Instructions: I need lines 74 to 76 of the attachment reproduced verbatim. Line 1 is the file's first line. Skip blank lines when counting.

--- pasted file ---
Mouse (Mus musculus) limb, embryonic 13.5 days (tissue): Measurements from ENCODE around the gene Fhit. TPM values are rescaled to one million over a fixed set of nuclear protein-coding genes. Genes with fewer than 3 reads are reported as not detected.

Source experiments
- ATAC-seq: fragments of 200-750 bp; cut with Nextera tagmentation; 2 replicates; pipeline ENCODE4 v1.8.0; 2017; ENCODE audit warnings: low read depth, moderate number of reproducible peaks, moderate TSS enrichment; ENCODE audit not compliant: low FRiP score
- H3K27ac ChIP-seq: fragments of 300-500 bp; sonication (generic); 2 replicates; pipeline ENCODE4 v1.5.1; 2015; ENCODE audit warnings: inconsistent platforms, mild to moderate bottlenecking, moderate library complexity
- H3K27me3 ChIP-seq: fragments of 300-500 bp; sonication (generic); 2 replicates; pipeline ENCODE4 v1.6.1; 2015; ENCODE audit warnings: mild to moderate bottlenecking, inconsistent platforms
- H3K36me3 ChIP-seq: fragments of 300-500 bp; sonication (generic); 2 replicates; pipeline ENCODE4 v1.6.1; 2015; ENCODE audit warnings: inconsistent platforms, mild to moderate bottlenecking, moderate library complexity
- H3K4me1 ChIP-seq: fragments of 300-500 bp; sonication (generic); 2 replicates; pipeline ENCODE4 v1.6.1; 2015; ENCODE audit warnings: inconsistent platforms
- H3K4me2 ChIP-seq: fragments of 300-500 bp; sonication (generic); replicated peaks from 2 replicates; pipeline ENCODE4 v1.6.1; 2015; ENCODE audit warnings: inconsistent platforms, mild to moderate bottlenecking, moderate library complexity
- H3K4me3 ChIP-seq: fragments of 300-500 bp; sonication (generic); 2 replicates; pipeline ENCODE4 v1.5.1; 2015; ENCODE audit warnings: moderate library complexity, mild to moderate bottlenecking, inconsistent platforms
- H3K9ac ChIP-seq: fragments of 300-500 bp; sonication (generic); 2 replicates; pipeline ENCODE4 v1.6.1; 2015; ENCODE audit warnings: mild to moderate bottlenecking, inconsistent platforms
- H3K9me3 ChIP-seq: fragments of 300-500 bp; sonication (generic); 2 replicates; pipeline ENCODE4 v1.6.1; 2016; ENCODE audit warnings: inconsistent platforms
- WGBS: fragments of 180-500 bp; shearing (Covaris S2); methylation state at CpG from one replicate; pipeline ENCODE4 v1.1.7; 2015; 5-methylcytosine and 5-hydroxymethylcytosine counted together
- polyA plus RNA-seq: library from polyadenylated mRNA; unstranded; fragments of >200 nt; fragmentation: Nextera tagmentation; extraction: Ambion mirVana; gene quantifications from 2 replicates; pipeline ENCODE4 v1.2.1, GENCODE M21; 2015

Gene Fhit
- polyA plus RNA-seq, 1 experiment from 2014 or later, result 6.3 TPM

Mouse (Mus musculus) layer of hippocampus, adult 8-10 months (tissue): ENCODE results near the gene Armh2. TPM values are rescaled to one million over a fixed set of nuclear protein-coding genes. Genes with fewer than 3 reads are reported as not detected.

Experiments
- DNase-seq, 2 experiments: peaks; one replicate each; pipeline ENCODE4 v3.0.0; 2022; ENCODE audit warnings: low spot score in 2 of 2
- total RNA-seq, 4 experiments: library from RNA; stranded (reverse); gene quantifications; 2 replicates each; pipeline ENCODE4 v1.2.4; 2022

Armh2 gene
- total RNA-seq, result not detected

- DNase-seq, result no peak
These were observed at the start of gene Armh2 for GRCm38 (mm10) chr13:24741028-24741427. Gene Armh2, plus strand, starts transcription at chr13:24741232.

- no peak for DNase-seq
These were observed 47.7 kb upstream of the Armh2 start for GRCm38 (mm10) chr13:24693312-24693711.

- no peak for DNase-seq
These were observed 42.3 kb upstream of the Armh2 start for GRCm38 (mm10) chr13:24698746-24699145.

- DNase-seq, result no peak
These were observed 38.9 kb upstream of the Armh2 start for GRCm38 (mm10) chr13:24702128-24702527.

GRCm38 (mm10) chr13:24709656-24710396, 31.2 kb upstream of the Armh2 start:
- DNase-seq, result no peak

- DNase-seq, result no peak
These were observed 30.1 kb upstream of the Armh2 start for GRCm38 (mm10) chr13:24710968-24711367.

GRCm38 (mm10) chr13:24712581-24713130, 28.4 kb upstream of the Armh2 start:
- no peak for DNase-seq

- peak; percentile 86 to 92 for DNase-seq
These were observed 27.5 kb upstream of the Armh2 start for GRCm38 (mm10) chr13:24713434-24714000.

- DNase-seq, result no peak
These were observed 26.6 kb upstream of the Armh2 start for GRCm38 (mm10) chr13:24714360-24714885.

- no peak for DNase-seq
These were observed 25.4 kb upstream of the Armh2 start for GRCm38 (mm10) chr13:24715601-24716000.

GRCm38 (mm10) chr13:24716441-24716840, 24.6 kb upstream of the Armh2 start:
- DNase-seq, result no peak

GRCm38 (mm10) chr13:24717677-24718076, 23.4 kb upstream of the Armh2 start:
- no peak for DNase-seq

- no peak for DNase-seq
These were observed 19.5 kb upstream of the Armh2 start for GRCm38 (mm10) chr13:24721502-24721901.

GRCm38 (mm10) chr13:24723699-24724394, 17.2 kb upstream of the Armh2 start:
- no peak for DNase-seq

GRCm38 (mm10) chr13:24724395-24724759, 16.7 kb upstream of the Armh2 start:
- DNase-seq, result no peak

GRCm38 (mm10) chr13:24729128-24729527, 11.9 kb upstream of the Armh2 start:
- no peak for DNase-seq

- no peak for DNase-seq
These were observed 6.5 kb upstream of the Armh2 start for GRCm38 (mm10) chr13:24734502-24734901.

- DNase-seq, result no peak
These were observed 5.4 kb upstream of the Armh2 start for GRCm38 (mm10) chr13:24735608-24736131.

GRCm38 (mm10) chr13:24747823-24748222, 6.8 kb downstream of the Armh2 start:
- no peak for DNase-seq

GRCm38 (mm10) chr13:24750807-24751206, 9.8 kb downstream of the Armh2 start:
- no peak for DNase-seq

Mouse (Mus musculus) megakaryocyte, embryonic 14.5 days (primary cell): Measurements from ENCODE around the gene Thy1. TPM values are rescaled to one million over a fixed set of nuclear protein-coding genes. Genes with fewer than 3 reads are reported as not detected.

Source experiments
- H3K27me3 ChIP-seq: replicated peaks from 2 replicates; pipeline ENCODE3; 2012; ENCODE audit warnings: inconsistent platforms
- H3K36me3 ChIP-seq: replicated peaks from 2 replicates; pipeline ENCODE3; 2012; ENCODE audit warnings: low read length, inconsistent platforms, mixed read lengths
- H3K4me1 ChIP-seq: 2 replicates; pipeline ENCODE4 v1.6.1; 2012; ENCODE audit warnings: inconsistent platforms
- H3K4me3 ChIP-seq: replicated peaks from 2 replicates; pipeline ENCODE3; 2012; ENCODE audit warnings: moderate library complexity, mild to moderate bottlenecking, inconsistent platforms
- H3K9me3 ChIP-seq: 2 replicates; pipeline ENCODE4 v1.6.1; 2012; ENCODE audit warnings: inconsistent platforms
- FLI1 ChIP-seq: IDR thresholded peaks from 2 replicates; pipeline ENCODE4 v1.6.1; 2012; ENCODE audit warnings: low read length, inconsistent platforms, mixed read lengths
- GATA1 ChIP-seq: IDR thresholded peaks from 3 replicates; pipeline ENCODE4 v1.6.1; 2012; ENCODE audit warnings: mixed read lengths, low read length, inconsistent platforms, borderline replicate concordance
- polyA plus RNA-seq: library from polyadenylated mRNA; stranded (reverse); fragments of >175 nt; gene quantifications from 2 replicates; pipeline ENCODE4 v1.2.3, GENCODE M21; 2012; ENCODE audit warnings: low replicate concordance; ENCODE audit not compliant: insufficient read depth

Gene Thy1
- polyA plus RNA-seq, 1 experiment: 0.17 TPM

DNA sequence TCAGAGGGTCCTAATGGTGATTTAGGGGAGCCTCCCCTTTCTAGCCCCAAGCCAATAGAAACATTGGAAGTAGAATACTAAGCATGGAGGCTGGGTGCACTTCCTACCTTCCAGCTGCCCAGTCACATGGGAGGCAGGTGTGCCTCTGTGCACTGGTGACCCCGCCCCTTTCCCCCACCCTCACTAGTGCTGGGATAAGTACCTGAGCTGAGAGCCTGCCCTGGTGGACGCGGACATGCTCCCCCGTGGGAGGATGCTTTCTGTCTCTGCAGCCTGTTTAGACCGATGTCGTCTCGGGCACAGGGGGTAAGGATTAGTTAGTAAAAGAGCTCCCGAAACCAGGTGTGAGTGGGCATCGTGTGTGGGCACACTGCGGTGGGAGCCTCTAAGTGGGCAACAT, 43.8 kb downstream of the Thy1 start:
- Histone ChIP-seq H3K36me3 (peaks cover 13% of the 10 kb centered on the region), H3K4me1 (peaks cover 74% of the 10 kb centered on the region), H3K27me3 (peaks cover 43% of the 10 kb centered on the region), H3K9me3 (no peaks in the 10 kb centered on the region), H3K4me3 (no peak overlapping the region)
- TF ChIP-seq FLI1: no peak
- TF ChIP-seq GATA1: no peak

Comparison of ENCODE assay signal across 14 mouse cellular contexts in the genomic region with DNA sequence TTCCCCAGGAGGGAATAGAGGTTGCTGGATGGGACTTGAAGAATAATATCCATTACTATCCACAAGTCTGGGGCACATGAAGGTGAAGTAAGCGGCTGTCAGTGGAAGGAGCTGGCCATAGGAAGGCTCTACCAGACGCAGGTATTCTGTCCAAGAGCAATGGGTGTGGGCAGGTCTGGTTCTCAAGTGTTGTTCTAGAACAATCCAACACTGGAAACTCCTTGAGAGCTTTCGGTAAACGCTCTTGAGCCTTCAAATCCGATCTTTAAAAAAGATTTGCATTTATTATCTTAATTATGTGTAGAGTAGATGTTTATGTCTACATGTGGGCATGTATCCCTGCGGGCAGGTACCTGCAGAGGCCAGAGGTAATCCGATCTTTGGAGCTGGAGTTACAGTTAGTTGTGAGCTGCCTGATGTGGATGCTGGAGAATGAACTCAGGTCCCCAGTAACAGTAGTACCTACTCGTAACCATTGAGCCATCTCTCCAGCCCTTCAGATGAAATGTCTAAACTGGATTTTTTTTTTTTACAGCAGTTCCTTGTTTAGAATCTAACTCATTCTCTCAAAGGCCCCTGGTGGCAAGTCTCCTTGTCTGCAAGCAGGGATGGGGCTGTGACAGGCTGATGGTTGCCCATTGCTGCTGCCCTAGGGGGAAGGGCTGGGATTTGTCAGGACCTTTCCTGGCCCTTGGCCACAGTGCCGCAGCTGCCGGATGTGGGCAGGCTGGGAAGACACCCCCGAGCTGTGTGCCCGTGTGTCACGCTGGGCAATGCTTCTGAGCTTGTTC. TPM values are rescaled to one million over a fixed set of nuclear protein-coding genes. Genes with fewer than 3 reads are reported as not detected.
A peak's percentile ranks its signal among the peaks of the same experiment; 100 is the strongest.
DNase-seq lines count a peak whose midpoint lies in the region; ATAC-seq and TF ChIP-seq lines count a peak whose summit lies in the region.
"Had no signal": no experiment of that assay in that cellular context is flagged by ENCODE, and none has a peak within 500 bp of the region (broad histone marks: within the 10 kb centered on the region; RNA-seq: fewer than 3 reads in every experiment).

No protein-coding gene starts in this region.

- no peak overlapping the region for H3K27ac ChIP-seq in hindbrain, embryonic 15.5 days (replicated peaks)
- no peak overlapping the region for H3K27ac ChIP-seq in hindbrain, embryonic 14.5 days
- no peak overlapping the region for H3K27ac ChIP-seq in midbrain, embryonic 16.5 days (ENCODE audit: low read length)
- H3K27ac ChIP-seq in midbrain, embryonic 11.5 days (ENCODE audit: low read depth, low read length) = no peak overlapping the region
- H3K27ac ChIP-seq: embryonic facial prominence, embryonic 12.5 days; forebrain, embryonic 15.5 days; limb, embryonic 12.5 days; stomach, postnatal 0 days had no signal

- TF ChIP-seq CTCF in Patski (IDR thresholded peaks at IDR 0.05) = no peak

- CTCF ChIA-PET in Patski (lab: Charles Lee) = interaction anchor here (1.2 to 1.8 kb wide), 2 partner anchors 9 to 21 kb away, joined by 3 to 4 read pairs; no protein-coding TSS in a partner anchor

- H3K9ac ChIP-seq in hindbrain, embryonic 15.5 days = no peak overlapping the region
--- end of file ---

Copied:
DNA sequence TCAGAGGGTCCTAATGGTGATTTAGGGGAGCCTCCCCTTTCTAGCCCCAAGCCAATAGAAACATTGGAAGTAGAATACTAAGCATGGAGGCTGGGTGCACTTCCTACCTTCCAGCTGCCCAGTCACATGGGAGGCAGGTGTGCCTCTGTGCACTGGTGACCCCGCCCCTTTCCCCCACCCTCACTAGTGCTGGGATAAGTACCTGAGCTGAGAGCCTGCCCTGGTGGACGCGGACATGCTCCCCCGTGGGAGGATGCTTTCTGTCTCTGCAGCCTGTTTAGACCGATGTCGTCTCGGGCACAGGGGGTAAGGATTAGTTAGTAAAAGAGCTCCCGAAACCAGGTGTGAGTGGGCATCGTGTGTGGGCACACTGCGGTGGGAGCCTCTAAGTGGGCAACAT, 43.8 kb downstream of the Thy1 start:
- Histone ChIP-seq H3K36me3 (peaks cover 13% of the 10 kb centered on the region), H3K4me1 (peaks cover 74% of the 10 kb centered on the region), H3K27me3 (peaks cover 43% of the 10 kb centered on the region), H3K9me3 (no peaks in the 10 kb centered on the region), H3K4me3 (no peak overlapping the region)
- TF ChIP-seq FLI1: no peak